Tony DeMarco’s family story isn’t unusual for New York and other big Northeastern cities. He’s the offspring of that classic “Gaelic and garlic” heritage, a DeMarco on one side, and, on his mother’s side, Dempseys.
“I’m in a book that was all about the Irish-Italian condition in New York, called ‘An Unlikely Union’, written by Paul Moses,” says DeMarco. “He goes into the whole story about Italians and Irish in New York, and how they did and didn’t get along. My whole family consists of those kinds of relations and marriages.”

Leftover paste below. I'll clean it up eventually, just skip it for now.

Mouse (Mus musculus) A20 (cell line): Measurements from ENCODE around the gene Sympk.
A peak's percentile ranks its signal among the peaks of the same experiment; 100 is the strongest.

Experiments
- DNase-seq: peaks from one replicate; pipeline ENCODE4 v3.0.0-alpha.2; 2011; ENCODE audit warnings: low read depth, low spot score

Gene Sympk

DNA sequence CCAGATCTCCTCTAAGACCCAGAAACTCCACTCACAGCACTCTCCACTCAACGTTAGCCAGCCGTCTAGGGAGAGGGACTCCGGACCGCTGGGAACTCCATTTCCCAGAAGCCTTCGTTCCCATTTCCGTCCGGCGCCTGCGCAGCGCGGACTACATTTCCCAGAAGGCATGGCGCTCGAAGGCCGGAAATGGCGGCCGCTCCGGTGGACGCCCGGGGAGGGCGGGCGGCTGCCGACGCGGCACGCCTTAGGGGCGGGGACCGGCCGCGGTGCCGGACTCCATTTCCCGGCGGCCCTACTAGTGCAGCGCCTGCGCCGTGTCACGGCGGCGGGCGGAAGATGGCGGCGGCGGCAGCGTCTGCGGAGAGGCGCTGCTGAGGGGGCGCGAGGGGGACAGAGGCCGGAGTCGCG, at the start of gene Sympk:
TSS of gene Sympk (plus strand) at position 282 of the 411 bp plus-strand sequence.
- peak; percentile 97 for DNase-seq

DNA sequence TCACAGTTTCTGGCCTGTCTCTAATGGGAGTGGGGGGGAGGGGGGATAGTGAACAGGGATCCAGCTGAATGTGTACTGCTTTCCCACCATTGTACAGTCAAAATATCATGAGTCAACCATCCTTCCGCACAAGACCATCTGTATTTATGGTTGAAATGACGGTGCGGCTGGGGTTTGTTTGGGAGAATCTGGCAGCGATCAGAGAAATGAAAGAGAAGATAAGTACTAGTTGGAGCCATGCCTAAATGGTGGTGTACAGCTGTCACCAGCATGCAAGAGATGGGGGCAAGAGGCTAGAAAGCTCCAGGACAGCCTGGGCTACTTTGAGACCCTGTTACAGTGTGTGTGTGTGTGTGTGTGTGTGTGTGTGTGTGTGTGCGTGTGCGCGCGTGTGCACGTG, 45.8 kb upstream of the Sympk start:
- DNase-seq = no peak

In many, if not most cases, the Catholic church was the common denominator. Italians and Irish were both Catholic, and they settled in the same neighborhoods. “So the dominant nationalities were Italian and Irish and they married a lot, and I’m a product of that,” DeMarco says. “So we had Irish music and good Italian food.” In DeMarco’s estimation, it was the best of both worlds.